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Bad Items Head to Smithsonian; Bryan Cranston on Late Show

This week, Breaking Bad items head to the Smithsonian Institution, while Bryan Cranston shows up on The Late Show. Plus, Cranston is interviewed by Playboy. Read on for more:

• The Smithsonian’s National Museum of American History received more than 10 Breaking Bad props from the show’s cast and crew, and The Guardian was there for the ceremony. Variety and USA Today also attended the event.

Rolling Stone has a clip of Bryan Cranston’s appearance on The Late Show where he and Stephen Colbert “gazed at an artificial night sky on a fake hillside for the hilarious, introspective segment ‘Big Questions with Even Bigger Stars’.”

• In Bryan Cranston’s interview with Playboy, he discusses his final Breaking Bad scene with Aaron Paul and how he flashed his a** to Paul (calling it “the view I wanted to leave him with”).

Bustle says that “what everyone really wants is Breaking Bad Season 6, and a chance to revisit Jesse, Walt and co. post the finale” and wonders what a new season could be about. What Culture is also “wondering what has happened since the show ended.”

Ad Age reports that Aaron Paul is appearing in commercials for T-Mobile’s Binge On program, which allows some viewers to stream video from Netflix, Hulu, HBO, etc. free of charge, data-wise.

Variety reports that Bryan Cranston’s Sneaky Pete will premiere on Amazon’s Prime Video service next year.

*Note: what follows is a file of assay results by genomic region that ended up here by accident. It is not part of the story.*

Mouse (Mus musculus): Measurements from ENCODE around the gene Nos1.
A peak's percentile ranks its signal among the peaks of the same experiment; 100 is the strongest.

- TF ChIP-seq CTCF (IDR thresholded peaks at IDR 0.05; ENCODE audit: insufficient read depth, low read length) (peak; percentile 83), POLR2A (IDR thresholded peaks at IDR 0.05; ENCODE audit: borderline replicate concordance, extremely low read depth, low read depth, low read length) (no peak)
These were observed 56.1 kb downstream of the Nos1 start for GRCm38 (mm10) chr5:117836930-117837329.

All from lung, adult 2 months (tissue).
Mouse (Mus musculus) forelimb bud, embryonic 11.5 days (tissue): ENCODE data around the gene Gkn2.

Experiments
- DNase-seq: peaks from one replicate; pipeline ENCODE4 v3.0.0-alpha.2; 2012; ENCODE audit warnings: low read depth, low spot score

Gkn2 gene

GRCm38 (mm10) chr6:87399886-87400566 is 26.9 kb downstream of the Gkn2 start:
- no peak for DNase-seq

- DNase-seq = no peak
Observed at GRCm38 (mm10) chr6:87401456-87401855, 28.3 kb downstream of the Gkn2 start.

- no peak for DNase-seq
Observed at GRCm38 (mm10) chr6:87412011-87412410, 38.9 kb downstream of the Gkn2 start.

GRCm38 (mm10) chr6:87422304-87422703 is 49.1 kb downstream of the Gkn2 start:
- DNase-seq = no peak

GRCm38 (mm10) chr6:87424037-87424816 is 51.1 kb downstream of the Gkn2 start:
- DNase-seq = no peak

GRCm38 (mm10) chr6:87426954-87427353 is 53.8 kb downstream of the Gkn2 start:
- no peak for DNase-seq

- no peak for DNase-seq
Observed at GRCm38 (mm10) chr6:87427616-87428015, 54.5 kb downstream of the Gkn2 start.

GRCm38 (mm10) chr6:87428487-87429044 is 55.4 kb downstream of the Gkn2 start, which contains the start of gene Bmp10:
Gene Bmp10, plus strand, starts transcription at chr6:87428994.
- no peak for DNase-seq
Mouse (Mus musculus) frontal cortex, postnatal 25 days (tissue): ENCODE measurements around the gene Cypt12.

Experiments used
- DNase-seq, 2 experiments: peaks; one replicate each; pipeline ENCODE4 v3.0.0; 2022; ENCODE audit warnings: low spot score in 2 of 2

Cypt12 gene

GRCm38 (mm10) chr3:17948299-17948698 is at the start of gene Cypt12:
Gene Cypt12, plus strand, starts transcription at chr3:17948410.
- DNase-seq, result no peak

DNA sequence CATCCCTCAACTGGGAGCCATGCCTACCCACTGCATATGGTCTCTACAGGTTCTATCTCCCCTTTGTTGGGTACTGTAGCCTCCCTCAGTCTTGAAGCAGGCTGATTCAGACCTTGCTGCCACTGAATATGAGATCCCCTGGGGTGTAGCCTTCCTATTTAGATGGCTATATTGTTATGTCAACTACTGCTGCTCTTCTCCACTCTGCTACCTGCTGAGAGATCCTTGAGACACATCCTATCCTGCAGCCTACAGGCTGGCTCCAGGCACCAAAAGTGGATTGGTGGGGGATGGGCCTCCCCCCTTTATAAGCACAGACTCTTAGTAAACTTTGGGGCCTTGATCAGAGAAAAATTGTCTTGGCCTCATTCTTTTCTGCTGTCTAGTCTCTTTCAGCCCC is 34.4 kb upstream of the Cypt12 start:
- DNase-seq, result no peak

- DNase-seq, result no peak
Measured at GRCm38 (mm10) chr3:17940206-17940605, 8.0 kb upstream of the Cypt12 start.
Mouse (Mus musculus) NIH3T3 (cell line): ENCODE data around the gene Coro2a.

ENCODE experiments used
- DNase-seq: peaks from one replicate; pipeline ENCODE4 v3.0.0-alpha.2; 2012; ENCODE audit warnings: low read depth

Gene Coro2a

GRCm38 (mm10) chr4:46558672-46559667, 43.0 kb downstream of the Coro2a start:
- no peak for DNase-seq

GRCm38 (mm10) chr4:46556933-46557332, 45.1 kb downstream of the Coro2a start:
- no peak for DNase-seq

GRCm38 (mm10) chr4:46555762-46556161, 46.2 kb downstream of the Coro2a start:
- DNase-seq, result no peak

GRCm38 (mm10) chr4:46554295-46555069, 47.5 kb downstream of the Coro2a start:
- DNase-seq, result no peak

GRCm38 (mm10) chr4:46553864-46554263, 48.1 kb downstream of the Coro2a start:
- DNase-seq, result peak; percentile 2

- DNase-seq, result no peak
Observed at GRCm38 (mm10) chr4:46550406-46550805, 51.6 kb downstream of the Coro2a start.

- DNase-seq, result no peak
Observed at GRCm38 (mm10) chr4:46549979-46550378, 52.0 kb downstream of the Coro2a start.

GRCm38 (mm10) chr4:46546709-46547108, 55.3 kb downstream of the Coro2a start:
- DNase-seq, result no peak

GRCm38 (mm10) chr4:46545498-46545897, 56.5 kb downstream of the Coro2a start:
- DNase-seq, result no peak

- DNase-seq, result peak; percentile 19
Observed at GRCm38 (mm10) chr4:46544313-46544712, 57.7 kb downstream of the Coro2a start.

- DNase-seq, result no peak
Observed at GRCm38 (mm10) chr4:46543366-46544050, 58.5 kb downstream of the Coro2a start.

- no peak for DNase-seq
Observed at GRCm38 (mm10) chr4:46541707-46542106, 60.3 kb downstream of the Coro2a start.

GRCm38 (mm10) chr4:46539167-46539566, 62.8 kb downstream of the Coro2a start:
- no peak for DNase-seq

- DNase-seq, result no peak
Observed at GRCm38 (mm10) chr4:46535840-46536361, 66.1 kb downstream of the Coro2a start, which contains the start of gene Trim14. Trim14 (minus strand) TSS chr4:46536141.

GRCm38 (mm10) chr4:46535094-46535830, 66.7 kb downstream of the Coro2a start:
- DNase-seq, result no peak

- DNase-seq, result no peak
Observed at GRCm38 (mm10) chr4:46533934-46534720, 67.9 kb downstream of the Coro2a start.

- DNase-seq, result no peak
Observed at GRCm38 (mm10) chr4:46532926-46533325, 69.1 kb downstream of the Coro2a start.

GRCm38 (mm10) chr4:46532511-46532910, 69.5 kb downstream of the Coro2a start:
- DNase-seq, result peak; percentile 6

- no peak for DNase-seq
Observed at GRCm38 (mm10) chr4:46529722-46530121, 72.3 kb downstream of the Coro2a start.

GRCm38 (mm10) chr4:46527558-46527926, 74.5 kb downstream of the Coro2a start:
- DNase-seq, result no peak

• Bryan Cranston talks to amNewYork about the possibility of appearing on Better Call Saul: “I think they would try to figure out how they can logically and justifiably make sense of it. Knowing Vince Gilligan as I do, and Peter Gould, they’re executive producers on it, they won’t do it as a shock, stunt cast thing.”

• Speaking with The Daily Beast, Bryan Cranston talks about his post-Breaking Bad roles, saying, “I was able to step away from the whirlwind of what Breaking Bad became, allow it to calm down, and still be active.”

Vulture says there “might be no better TV example of the shortsightedness and circuitous stupidity of typecasting than Bryan Cranston,” referring to his casting as Walt.

• During a Vanity Fair interview about her new TV show, Flesh and Bone, Moira Walley-Beckett says, “I was fascinated with the journey of Walter White and how he started as this monochromatic beige sort of a person who evolved into this extraordinary character and man.”

The Atlantic spotlights Giancarlo Esposito’s Gus and Bryan Cranston’s Walt in its attempt to answer the question, “Who is the actual worst character on television?”

• Bill Burr talks to The Morning Call about acting on Breaking Bad: “It’s like you get sucked into your TV, you time-travel into the future, and this thing that was a TV show is now a real world. It was the most insane thing I’ve ever gotten to do, I would say.”

Moviepilot unearths some Netflix-related facts, including Breaking Bad being “the most watched show of all time.”

TV Cheat Sheet runs down a list of TV villains that everyone loves to hate, including Walt: “What Walter White became is almost as scary as the process of watching him become it.”

• The first reason to watch the upcoming movie, Fathers and Daughters, according to Now Magazine, is because “It’s got Aaron Paul in it. You know, Jesse from Breaking Bad.”

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